NEW YORK, Nov. 19 /PRNewswire-FirstCall/ -- Cohen & Steers announced today that its closed-end funds will redeem $118 million of their auction market preferred securities (AMPS), bringing the total amount redeemed to $2.267 billion. The newly announced redemptions will be at par value and on a pro rata basis in the amounts indicated below.*
AMPs (Auction Market Preferreds) were a way of raising capital; the AMP market was one of the first to freeze up during the current crisis. C&S used AMPs as a way to borrow money, so the redemption is the process of returning that capital to those it was borrowed from.
If they were able to raise that money through banks at favorable rates, it is actually a good thing in this market.
The main issue, I suppose, is to find out where the money came from to do the redemption.
Here is a commentary that roughly explains the situation:
C&S has actually been doing a fairly good job of getting money back to the parties it was borrowed from. I have heard worse from those who held AMPs from Nuveen, but I haven't verified it, and thus it is merely hearsay.
The AMPS are the source of money originally used to leverage this fund, it's kind of perverse that the shareholders got most of the negative effects of the leverage on the way down but will get none of it on the way back up.
I don't see why they couldn't have just deleveraged by selling stock and holding it for even cheaper purchases later, I guess it's part of the problem of the incentives of chasing relative performance (i.e. my gut tells me to go to high cash level but none of my competitors are doing it and my biggest concern is not underperforming the other funds, ie I go to cash and then prices start going up).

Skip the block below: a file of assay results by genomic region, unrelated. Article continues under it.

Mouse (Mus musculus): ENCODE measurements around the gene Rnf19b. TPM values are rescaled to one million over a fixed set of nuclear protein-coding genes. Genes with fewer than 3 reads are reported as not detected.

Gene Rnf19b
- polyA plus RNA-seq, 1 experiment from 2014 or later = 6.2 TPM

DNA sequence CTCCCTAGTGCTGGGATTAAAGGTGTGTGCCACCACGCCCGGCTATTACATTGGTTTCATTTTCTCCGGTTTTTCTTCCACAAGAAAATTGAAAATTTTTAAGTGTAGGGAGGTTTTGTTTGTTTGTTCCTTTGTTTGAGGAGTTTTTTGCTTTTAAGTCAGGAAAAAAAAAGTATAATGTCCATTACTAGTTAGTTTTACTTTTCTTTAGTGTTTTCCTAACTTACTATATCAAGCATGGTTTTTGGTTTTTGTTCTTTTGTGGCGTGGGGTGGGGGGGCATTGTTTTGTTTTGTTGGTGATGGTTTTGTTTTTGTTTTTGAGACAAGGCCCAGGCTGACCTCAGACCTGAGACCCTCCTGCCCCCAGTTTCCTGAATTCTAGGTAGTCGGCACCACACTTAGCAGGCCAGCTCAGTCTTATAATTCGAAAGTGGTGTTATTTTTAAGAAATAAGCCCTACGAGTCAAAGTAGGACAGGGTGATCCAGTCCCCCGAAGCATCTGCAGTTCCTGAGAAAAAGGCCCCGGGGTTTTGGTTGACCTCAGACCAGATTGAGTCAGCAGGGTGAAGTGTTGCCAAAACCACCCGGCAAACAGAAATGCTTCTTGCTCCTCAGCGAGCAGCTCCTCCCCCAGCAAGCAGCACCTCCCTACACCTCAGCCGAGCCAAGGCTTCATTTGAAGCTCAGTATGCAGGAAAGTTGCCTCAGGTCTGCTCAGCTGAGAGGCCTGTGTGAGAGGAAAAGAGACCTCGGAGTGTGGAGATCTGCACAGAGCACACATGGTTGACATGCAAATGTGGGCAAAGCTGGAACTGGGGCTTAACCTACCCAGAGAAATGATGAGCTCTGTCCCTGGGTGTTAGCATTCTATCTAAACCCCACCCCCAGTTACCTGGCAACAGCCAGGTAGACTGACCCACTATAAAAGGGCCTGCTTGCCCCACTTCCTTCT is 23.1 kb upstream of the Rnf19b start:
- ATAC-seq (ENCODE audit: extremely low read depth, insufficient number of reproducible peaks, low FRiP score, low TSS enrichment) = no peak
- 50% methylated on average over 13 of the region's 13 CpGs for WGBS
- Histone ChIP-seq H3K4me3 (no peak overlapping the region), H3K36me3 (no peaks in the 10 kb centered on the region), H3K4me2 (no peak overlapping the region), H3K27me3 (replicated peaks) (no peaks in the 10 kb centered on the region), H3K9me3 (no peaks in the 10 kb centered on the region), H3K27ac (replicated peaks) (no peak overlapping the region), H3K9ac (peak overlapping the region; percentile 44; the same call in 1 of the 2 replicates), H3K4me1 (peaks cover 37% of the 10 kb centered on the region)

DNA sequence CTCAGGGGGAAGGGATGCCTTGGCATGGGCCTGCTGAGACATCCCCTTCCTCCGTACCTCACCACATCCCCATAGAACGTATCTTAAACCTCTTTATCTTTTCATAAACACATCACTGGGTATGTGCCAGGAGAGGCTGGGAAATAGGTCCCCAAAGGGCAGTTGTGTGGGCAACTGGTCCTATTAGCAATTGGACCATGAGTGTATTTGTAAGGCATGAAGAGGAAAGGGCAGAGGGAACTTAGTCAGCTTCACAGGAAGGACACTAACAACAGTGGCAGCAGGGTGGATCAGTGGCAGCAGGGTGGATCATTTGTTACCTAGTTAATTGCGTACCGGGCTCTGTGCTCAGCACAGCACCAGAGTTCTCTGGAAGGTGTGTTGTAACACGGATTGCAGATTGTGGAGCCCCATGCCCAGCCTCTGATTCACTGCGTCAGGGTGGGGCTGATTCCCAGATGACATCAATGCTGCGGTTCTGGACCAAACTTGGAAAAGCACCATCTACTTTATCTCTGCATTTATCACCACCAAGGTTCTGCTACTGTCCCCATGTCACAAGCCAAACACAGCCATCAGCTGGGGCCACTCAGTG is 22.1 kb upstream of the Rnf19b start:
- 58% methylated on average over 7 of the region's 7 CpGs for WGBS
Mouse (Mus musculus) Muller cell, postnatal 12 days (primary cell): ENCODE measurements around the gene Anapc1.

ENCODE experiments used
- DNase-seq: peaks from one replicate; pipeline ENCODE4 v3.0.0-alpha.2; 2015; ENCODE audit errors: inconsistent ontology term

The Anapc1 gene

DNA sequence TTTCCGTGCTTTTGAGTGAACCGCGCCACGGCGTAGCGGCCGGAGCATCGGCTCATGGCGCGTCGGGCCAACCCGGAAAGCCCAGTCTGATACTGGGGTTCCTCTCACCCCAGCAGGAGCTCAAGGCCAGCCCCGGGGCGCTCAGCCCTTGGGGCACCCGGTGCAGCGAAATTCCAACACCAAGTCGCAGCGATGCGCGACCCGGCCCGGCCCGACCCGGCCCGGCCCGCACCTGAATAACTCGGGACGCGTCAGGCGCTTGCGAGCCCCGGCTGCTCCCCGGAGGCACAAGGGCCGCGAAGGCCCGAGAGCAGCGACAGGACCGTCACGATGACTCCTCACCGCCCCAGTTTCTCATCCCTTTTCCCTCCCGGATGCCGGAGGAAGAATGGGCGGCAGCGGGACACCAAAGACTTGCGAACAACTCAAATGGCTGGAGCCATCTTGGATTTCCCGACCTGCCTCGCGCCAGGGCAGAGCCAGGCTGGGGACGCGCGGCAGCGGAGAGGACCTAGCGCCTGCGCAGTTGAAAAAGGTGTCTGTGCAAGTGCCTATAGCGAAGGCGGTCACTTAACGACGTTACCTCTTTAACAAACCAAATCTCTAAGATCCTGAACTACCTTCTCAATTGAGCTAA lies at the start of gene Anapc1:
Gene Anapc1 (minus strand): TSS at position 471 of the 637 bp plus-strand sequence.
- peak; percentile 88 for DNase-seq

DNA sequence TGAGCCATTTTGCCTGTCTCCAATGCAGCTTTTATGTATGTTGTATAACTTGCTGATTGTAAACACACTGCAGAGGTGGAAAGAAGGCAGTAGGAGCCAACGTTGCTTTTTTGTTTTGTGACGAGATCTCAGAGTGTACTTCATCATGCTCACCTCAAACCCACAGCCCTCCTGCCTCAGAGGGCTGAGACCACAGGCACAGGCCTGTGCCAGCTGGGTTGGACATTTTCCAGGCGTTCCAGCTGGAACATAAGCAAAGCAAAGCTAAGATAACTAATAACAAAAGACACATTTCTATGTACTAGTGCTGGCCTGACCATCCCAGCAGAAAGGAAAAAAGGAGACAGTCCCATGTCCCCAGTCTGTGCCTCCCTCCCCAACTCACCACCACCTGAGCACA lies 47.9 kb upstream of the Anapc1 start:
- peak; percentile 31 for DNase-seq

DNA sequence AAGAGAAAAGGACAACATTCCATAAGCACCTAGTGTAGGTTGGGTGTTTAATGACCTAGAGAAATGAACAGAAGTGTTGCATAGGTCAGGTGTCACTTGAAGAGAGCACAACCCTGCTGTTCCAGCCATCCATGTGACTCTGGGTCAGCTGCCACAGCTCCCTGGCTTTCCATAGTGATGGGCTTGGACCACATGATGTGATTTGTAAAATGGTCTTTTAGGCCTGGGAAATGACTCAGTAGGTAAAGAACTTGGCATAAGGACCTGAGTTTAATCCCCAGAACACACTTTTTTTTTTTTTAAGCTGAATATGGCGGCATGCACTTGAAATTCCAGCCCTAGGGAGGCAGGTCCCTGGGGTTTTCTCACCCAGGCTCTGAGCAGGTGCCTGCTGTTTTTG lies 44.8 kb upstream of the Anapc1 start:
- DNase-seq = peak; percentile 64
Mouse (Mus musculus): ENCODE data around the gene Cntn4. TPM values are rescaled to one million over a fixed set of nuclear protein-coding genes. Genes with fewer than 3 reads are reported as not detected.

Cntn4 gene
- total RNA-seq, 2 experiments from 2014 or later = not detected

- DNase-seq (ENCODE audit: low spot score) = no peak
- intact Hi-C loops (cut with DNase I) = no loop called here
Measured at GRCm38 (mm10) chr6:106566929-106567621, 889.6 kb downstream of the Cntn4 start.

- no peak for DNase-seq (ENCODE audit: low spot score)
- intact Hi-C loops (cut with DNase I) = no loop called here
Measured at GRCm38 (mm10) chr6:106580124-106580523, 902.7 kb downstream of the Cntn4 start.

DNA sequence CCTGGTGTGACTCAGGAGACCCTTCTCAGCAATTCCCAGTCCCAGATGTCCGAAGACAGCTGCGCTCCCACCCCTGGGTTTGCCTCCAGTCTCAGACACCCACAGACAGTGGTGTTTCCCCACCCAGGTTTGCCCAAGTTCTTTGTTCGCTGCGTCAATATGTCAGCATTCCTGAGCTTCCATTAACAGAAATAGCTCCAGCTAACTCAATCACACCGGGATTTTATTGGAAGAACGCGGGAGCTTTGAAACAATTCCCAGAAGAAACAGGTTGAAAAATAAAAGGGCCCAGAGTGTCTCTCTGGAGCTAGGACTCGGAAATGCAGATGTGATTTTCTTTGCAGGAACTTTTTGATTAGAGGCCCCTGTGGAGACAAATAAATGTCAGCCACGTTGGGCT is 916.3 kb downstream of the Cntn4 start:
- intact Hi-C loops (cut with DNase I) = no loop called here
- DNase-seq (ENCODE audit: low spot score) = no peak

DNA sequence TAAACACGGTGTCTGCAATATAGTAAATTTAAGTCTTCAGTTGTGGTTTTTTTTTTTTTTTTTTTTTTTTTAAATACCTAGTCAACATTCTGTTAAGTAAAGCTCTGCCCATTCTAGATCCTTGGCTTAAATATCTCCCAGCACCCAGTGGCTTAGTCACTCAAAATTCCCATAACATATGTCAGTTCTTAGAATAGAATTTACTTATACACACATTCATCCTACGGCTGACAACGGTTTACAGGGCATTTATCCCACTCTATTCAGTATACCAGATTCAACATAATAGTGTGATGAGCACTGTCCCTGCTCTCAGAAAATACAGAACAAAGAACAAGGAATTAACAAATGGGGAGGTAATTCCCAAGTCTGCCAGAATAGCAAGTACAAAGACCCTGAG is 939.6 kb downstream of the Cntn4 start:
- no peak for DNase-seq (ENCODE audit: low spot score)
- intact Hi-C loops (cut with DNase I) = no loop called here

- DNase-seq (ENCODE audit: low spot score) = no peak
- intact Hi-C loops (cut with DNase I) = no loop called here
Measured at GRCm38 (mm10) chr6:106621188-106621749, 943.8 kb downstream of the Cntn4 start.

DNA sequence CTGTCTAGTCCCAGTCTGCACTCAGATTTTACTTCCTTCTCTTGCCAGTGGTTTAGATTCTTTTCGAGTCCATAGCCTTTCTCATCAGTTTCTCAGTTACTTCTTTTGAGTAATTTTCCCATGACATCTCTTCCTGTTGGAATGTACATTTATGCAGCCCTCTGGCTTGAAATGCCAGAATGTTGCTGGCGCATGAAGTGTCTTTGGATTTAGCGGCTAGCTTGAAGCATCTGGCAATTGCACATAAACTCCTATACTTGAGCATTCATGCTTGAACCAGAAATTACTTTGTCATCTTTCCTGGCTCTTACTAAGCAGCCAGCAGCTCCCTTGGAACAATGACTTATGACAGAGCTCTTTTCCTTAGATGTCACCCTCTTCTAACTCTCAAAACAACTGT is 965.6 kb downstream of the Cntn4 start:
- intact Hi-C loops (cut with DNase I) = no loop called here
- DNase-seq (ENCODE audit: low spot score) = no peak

Anyway, here's the post from ddavid from October describing the source of funds for AMPS redemptions, if he's not an insider I have to assume he got the info from IR.
I'm guessing this LOC was locked in a long time ago.
"RQI is buying/redeeming the Preferred Securities(57% of them) with the new Bank of America Line of Credit. RQI is not selling assets (REITs) to fund the redemptions. The cost of the LOC is significantly less than the Preferred Securities at the penalty rate, which they have been paying since 2/2008 (ARPS became locked)."
Anyway, this is a brutal market, makes previous bear markets I've lived through since 97 look like child's play.
I don't own RQI but a small amount I set aside in CMGRX in an UTMA account for my daughter's education has been annihilated. Sometimes the tax regs are a good thing, if I could have gifted more than 12k tax free to that account I probably would have.
i would call investor relations for more details, but apparently there's some penalty clause related to the preferred shares which means that continuing to pay their dividends is more expensive than RQI's cost of capital to obtain money to redeem them..
not sure who to believe anymore, but there's a reason they call them preferred, getting redeemed at par is an incredible boon to their holders, my jp morgan preferred are at 19.55 today, par is 25, for example
As we know, this is a leveraged fund. The fund has borrowed money, and invested that money, not unlike when you buy stock on margin.
So, they are paying back some of that borrowed money. They are de-leveraging. It's a painful, costly scenario that has caused them to do this, and it is one indicator of the terrible situation of RQI.... The leverage percentage of this fund must be out the roof, now. I haven't calculated it, but it must be at least 200%. So if the fund is levered 200%, then when the stock market drops 5%, it's Net Asset drops 15%, and presumably the stock drops around 15% as well...